The new USDA interim rule clarifies some questions about THC limits (which must remain under 0.3%) and testing of crops. Testing of hemp flower material must be done within 15 days of anticipated crop harvest, though there is still some uncertainty about how testing labs will deal with backlogs. Also uncertain is how the USDA will handle potential increases in THC levels after testing is completed, but before crops are harvested.

DEA-registered labs must be used for crop testing. The USDA’s sampling and testing procedure guidelines were issued in separate documents from the interim rule so that any necessary changes to those specific guidelines can be made more quickly.

Requirements for “hot crops” and criminal background checks

Noncompliant plants or “hot crops” (those with THC levels above 0.3%) must still be disposed of under procedures of the Controlled Substances Act, so hemp farmers will not be able to use them for composting under the interim rule.

As for farmworkers, farmers will be required to complete criminal history reports for “key participants” who have direct financial interest in the business, such as owners and partners. Shift managers, field workers, and the like will not have to submit criminal history reports, and this should ease the problem of hiring farm laborers in a tight labor market.

Interstate shipment of hemp plants

The 2018 farm bill and subsequent USDA memos affirmed states’ and tribes’ rights to regulate the production of hemp within their borders, but states and tribes may not restrict the transportation of hemp within their borders. This is good news for hemp farmers because it grants them easier access to nationwide markets without having to worry about transporting crops through states that still prohibit hemp production.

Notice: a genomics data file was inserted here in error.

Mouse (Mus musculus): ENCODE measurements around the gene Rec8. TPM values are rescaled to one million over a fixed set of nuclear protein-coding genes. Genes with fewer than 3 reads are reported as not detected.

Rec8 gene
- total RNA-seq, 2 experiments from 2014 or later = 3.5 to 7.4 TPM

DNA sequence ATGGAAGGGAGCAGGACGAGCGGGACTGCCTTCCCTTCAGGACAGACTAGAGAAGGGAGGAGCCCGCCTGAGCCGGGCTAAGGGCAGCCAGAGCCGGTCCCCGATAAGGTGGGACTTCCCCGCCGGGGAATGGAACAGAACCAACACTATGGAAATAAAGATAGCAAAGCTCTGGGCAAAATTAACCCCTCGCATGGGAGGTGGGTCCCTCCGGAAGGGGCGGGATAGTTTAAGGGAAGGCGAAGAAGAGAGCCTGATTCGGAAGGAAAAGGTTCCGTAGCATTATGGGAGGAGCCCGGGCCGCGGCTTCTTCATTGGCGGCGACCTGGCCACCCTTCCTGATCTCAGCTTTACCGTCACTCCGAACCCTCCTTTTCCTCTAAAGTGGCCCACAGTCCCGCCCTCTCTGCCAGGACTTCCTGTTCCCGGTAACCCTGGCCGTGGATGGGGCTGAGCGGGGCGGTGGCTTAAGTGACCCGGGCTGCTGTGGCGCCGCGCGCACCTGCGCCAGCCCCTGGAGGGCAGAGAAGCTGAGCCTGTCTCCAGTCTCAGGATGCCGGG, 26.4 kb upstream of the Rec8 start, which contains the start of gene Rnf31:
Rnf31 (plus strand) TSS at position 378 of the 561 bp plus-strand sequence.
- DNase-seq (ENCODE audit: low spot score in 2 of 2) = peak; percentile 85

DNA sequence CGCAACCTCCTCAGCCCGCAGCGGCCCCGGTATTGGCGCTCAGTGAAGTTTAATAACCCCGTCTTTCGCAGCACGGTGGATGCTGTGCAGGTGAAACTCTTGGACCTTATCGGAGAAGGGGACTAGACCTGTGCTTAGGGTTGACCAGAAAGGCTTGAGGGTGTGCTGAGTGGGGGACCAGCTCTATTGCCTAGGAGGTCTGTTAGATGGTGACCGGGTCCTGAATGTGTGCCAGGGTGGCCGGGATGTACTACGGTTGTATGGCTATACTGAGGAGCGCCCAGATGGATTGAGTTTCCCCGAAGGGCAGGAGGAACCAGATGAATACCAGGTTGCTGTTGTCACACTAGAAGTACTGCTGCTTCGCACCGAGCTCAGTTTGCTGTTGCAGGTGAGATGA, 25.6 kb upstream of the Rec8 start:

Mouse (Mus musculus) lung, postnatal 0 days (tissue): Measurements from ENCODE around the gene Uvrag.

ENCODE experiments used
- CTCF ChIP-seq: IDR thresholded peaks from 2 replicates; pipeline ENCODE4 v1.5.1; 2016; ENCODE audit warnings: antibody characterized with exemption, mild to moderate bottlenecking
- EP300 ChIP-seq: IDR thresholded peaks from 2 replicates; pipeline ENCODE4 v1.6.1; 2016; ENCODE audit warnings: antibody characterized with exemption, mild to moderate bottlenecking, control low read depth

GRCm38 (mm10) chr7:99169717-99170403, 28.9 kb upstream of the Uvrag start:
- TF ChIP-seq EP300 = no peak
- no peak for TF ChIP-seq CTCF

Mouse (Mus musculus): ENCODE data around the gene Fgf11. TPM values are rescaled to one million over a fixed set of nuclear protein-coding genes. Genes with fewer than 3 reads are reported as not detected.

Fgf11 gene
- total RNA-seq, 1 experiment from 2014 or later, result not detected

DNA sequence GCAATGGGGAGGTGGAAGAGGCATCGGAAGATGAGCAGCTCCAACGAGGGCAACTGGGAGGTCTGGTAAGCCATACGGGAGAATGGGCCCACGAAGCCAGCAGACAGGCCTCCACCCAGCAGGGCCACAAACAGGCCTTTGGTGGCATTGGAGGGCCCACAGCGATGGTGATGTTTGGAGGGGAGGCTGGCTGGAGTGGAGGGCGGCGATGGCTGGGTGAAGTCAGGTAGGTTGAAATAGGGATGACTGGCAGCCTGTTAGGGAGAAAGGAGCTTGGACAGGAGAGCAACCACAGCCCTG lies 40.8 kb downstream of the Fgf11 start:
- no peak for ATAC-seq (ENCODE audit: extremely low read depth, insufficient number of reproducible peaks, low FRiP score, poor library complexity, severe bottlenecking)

Comment period ends December 30

The 60-day public comment period for this interim USDA rule ends on December 30, 2019. Members of the public who want to comment on the rule can do so through the portal at regulations.gov. Comments can also be sent by mail or fax to the address and fax number indicated on the Federal Register page for the interim rule.

In October 2021, the interim rule will expire and will be replaced by a final rule. This two-year period will allow enough time for the 2020 growing season to take place so that farmers and public officials can gauge which parts of the rule work well, and which parts may need adjustment.

Agriculture ERP can streamline compliance for hemp production

Agriculture is heavily regulated, and hemp producers will have to follow additional regulations. An outstanding ERP foundation like Sage X3, with added features for agriculture built by NexTec, will be essential for hemp producers to manage their crops and demonstrate traceability. Additionally, NexTec and Sage Business Cloud enable farmers to create flexible quality control programs that incorporate crop testing and workflows.

NexTec and Sage X3 make ideal partners for hemp production. NexTec’s extensive experience in both consulting and the industry, combined with the most experienced Sage X3 team in the industry ensure that customers get the best possible results from their technology investment. Find out how to build your ERP project team.

Sage Platinum Reseller